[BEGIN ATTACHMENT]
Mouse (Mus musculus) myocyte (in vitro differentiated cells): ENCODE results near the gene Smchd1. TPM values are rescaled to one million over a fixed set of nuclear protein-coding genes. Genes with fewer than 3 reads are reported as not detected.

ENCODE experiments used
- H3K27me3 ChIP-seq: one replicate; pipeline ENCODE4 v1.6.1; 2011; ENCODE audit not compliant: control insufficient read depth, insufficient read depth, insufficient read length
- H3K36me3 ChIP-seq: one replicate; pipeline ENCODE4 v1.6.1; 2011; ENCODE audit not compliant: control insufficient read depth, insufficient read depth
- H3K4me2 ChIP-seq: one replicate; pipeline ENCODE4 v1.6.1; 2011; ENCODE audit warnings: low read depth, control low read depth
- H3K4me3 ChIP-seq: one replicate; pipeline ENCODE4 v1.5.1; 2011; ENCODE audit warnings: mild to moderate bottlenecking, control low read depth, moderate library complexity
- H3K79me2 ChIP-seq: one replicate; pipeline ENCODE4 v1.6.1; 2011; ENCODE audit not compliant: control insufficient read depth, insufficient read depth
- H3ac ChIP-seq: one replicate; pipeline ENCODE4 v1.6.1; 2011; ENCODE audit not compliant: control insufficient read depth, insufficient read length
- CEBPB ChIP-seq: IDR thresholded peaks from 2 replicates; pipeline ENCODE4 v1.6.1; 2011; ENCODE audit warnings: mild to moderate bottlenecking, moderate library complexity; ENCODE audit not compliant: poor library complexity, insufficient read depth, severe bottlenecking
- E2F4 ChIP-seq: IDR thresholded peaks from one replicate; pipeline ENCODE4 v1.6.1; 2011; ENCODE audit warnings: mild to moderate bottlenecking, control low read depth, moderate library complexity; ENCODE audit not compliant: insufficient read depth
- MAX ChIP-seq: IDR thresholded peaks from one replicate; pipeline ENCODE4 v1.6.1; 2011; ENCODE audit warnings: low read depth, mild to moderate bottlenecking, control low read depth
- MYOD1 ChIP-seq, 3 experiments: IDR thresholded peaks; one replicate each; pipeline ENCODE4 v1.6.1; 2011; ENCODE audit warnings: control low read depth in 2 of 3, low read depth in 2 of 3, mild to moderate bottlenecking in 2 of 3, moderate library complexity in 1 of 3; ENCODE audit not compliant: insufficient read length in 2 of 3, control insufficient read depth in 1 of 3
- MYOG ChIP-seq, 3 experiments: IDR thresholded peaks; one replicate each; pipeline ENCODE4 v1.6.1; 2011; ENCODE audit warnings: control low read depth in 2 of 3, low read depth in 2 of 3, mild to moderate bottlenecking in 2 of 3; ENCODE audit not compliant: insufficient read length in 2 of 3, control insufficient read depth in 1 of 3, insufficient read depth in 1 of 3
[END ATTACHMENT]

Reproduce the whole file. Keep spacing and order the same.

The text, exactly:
Mouse (Mus musculus) myocyte (in vitro differentiated cells): ENCODE results near the gene Smchd1. TPM values are rescaled to one million over a fixed set of nuclear protein-coding genes. Genes with fewer than 3 reads are reported as not detected.

ENCODE experiments used
- H3K27me3 ChIP-seq: one replicate; pipeline ENCODE4 v1.6.1; 2011; ENCODE audit not compliant: control insufficient read depth, insufficient read depth, insufficient read length
- H3K36me3 ChIP-seq: one replicate; pipeline ENCODE4 v1.6.1; 2011; ENCODE audit not compliant: control insufficient read depth, insufficient read depth
- H3K4me2 ChIP-seq: one replicate; pipeline ENCODE4 v1.6.1; 2011; ENCODE audit warnings: low read depth, control low read depth
- H3K4me3 ChIP-seq: one replicate; pipeline ENCODE4 v1.5.1; 2011; ENCODE audit warnings: mild to moderate bottlenecking, control low read depth, moderate library complexity
- H3K79me2 ChIP-seq: one replicate; pipeline ENCODE4 v1.6.1; 2011; ENCODE audit not compliant: control insufficient read depth, insufficient read depth
- H3ac ChIP-seq: one replicate; pipeline ENCODE4 v1.6.1; 2011; ENCODE audit not compliant: control insufficient read depth, insufficient read length
- CEBPB ChIP-seq: IDR thresholded peaks from 2 replicates; pipeline ENCODE4 v1.6.1; 2011; ENCODE audit warnings: mild to moderate bottlenecking, moderate library complexity; ENCODE audit not compliant: poor library complexity, insufficient read depth, severe bottlenecking
- E2F4 ChIP-seq: IDR thresholded peaks from one replicate; pipeline ENCODE4 v1.6.1; 2011; ENCODE audit warnings: mild to moderate bottlenecking, control low read depth, moderate library complexity; ENCODE audit not compliant: insufficient read depth
- MAX ChIP-seq: IDR thresholded peaks from one replicate; pipeline ENCODE4 v1.6.1; 2011; ENCODE audit warnings: low read depth, mild to moderate bottlenecking, control low read depth
- MYOD1 ChIP-seq, 3 experiments: IDR thresholded peaks; one replicate each; pipeline ENCODE4 v1.6.1; 2011; ENCODE audit warnings: control low read depth in 2 of 3, low read depth in 2 of 3, mild to moderate bottlenecking in 2 of 3, moderate library complexity in 1 of 3; ENCODE audit not compliant: insufficient read length in 2 of 3, control insufficient read depth in 1 of 3
- MYOG ChIP-seq, 3 experiments: IDR thresholded peaks; one replicate each; pipeline ENCODE4 v1.6.1; 2011; ENCODE audit warnings: control low read depth in 2 of 3, low read depth in 2 of 3, mild to moderate bottlenecking in 2 of 3; ENCODE audit not compliant: insufficient read length in 2 of 3, control insufficient read depth in 1 of 3, insufficient read depth in 1 of 3